The Minneapolis movie bears filled a lot of the balcony at the Uptown Theater, although many opted for the main floor where it was a few degrees cooler. Most of them are large men with beards, although there are some women too.
"Yeah, this is the largest crowd we've had so far for the Movie Bears," says Eric Blad.
Blad is one of the original members of the Minneapolis Movie Bears.
"We have about 405 members, and normally we get between 30 and 35 people at the theater, and tonight's definitely huge," he says.
So who are the Movie Bears? The majority of members are large, gay men, usually with beards, bears as they have long been known in the gay community, who like to watch movies.
The crowd quiets a little when the theater manager climbs on stage.
"Just have a few brief announcements to make before we start the show tonight," he says. "First up, I would like to thank the Minneapolis Movie Bears for coming out in force." He is then drowned out by the applause from the group.
“You know some people will say it has to be a stocky hairy man with a beard. And other people say it's a way of thinking, a way of being.”Andrew Berke
Eighty-five people turning up at a movie theater on a cold December Tuesday night would put a smile on any theater manager's face, especially if, as the bears do, they eat a lot of popcorn. They get a group rate as a result.
The Movie Bears go see all kinds films, but this one is important.
They were here to see "Milk." It's the story of San Francisco City Supervisor Harvey Milk, who in the late 70s became the first openly gay individual elected to a major public office in the U.S. Then, just 11 months later, Milk and Mayor George Moscone were both gunned down by a disgruntled former city supervisor.
The lights go down and the movie starts.
The bears are very attentive. They cheer loudly at the mention of the St. Paul City Council passing a gay rights ordinance in the late 1970s. It drowns out the following sentence that voters then struck down the ordinance in a public referendum.
Some of the bears can be heard sniffling back tears at the story of a Minnesota teen being sent for hospital treatment after telling his parents he's gay, and later at the suicide of a lover.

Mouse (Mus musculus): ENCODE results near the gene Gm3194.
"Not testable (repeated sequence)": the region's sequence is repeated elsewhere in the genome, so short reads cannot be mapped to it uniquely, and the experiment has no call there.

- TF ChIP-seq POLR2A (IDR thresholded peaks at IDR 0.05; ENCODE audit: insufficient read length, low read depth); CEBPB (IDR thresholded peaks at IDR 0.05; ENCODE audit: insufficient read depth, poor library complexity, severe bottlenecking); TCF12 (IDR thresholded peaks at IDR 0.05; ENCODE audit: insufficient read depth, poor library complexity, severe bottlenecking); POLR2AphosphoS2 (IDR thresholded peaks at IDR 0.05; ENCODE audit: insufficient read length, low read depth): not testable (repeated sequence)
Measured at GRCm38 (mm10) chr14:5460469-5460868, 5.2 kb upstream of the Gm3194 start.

When the film ends the Bears react warmly, and applaud loudly.
"OK, come on down, we are going to take a quick picture," someone calls.
After posing for a group portrait, several of the Minneapolis movie bears meet in a nearby coffee bar to talk about "Milk." Rob Berger says he found the film very moving.
"I really valued the movie because it put a context to my life," he says.
Berger was in San Francisco in the late 1970s, and struggling to come to terms with his own sexual orientation.
"The thing is, I had no idea this was going on in San Francisco probably 15 miles away," he says.
The group also talks about what it's like to be a bear. No one really has a good definition, but Andrew Berke has one take.
"You know some people will say it has to be a stocky, hairy man with a beard," he says. "And other people say it's a way of thinking, a way of being."
A man who just gives his name as Mike puts it this way.
"Most of the bears are just like anybody down the street, straight or gay," he says. "It's allowed more people to come out and feel more comfortable around others."
Some of the bears say it's just community. But a community also needs history, and Rick Perry, another of the original Minneapolis Movie Bears, says that's why going to see films like "Milk" is important.
"One of the biggest problems with history and the gay community going back to the 70s, is there is a whole generation of people missing. I mean there is a generation of my age that dies of AIDS, a lot of people," Perry says.
The bears hug and slap each other on the back before heading off into the night. Some are already anticipating next Tuesday when they'll be going to see Hugh Jackman and Nicole Kidman in "Australia."